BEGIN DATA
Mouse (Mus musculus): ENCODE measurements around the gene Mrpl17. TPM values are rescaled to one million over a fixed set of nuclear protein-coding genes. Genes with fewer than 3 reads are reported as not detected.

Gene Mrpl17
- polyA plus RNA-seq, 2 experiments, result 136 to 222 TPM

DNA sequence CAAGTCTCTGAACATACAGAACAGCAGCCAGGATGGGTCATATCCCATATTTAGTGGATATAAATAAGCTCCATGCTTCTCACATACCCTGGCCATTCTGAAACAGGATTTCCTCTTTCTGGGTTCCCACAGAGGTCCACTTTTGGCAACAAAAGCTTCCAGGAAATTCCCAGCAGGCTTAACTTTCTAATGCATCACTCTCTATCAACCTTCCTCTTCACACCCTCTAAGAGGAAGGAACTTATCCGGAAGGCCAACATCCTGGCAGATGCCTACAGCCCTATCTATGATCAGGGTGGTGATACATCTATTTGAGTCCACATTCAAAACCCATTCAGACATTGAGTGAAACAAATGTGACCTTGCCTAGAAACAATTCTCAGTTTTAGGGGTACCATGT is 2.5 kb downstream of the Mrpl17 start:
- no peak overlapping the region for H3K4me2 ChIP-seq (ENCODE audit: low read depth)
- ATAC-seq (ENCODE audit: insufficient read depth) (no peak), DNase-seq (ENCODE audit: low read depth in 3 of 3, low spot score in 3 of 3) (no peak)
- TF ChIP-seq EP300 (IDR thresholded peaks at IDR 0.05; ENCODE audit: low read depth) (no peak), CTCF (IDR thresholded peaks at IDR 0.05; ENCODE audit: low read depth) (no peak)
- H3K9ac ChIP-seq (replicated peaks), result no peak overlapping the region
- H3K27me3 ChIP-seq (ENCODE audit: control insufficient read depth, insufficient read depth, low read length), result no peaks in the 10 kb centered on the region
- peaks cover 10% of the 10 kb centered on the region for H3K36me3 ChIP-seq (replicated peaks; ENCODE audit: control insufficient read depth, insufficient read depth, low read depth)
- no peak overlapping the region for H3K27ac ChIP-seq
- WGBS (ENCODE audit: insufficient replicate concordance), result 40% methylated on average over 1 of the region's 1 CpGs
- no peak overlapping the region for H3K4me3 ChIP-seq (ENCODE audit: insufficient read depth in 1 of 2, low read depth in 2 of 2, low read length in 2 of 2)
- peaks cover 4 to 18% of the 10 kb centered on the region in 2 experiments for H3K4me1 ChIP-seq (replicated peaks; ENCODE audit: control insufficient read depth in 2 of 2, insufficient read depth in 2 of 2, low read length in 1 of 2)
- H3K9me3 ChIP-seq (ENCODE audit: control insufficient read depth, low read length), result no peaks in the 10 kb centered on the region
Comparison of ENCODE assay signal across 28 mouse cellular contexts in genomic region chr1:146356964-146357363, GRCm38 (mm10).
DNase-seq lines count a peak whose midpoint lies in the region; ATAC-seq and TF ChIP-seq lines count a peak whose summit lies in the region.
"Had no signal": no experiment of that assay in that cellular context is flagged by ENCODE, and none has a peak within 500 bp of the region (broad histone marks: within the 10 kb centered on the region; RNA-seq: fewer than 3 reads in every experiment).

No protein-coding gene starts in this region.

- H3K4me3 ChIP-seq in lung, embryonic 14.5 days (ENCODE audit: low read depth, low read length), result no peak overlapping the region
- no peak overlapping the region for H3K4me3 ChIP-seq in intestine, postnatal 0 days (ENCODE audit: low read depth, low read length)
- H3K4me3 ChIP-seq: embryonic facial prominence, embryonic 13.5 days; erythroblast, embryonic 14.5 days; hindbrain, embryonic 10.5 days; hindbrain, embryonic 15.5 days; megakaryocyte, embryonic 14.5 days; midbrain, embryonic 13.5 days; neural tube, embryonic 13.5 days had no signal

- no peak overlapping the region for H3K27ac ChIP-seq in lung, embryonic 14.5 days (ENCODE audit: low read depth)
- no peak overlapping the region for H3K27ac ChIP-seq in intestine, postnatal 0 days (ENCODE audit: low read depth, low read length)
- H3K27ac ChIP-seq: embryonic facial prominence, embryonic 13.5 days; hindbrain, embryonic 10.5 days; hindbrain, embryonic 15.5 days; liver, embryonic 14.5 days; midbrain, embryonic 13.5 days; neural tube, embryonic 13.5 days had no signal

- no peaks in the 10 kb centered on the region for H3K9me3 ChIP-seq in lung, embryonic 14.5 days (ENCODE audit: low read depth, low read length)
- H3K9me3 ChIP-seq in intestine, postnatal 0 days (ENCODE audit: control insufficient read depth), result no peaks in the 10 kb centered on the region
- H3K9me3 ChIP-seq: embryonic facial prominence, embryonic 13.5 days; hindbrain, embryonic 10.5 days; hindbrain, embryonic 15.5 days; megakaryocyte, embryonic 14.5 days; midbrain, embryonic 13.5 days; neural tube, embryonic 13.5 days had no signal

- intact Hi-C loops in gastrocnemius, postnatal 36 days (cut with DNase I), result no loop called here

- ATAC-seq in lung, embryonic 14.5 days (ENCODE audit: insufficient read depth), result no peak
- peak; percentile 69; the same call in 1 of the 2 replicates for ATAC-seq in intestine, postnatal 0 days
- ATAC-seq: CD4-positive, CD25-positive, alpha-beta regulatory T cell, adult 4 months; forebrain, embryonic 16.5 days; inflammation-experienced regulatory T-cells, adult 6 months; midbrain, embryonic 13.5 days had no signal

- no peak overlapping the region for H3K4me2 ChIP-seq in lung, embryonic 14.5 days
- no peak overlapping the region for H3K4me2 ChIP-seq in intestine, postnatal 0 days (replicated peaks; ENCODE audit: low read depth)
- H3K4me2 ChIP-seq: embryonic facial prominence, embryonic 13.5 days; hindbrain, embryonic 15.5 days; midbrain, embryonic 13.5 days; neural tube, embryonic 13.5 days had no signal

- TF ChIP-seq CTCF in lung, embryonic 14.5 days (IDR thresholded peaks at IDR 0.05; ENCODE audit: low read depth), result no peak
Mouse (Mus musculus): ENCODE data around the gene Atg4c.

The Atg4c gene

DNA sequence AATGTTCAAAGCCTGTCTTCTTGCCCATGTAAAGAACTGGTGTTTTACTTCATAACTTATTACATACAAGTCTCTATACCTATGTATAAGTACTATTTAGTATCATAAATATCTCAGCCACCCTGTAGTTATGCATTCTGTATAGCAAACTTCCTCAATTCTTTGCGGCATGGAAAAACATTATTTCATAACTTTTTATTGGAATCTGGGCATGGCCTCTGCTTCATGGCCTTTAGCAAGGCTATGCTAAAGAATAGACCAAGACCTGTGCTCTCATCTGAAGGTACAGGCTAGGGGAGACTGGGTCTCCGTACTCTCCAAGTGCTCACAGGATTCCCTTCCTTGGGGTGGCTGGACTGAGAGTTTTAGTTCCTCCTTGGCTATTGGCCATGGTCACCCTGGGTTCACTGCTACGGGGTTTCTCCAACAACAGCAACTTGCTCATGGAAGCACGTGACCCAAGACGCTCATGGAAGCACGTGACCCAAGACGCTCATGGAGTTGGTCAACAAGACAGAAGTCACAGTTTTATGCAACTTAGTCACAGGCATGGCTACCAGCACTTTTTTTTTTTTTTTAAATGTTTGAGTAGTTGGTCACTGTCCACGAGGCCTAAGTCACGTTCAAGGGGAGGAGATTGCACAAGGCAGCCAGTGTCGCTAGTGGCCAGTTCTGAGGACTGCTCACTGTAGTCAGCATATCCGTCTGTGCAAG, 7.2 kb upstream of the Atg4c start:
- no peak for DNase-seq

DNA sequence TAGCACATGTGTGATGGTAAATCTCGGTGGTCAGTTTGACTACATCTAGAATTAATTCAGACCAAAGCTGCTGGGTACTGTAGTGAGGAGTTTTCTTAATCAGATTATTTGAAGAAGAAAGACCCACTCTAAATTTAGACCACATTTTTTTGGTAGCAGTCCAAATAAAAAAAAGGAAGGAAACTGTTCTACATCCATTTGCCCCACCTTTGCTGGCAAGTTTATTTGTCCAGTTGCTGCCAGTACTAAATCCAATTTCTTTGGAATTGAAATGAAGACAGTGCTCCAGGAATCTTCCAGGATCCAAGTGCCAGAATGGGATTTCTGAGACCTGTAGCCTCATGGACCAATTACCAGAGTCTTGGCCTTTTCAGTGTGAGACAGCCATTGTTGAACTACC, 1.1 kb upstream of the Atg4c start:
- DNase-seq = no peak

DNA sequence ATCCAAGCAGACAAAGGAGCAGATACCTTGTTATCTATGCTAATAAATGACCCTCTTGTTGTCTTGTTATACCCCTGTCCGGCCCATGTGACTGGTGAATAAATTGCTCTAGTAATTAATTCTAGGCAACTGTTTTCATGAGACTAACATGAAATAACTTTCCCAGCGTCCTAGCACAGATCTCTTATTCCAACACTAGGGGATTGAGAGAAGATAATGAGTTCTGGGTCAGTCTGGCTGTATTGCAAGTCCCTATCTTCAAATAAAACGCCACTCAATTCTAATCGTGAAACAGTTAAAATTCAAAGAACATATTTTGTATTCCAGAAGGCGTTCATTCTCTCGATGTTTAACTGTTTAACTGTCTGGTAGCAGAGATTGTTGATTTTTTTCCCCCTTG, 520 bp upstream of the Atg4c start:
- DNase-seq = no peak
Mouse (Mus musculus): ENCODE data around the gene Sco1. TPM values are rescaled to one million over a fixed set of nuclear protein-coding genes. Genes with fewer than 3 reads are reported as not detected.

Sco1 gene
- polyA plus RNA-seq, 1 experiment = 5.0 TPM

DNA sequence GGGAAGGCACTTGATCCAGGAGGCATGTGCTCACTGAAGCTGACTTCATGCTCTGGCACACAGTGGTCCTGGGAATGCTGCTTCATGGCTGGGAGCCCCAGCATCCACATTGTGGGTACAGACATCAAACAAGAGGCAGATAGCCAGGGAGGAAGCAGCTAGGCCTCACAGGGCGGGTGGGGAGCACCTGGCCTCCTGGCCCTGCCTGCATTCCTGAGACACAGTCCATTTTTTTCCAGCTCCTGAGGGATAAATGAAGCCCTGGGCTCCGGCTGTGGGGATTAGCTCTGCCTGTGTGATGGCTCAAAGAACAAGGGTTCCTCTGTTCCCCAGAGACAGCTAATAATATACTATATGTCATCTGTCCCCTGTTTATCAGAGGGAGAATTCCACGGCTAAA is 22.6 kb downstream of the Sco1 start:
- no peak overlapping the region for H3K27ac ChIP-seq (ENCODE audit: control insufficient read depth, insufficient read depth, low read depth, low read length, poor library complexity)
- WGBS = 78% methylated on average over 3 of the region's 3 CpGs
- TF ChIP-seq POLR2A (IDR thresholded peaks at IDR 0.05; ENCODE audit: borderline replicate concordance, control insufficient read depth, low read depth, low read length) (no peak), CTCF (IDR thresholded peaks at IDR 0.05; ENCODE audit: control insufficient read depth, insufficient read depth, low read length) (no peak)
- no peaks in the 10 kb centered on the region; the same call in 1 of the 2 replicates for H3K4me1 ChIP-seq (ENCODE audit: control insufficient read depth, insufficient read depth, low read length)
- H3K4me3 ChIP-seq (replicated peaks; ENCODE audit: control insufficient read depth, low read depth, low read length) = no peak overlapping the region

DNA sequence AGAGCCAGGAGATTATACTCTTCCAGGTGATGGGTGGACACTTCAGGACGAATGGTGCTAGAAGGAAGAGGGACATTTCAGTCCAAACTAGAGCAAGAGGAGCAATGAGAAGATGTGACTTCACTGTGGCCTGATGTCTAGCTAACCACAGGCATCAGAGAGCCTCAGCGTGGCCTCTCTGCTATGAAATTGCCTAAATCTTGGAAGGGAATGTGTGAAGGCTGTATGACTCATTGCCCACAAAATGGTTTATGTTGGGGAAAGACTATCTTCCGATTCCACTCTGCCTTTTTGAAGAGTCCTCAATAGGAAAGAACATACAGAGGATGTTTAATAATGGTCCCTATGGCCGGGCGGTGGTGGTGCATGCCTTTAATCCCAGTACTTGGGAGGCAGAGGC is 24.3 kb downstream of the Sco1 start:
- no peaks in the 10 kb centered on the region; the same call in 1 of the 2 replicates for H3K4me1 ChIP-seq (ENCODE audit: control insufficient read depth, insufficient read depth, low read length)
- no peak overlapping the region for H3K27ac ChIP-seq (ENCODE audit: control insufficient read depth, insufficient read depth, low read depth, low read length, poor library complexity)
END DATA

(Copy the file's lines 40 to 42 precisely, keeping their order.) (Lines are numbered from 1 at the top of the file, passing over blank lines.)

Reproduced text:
- no peak for DNase-seq

DNA sequence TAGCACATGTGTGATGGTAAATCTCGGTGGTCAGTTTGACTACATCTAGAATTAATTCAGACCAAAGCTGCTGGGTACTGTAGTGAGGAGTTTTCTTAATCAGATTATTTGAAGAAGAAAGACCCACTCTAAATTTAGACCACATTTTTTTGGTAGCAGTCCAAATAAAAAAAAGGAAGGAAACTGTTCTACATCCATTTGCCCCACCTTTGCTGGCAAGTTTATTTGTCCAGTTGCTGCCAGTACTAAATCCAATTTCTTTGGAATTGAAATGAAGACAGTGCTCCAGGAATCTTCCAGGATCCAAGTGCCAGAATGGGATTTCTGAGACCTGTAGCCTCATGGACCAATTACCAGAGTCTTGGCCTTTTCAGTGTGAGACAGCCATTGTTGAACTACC, 1.1 kb upstream of the Atg4c start:
- DNase-seq = no peak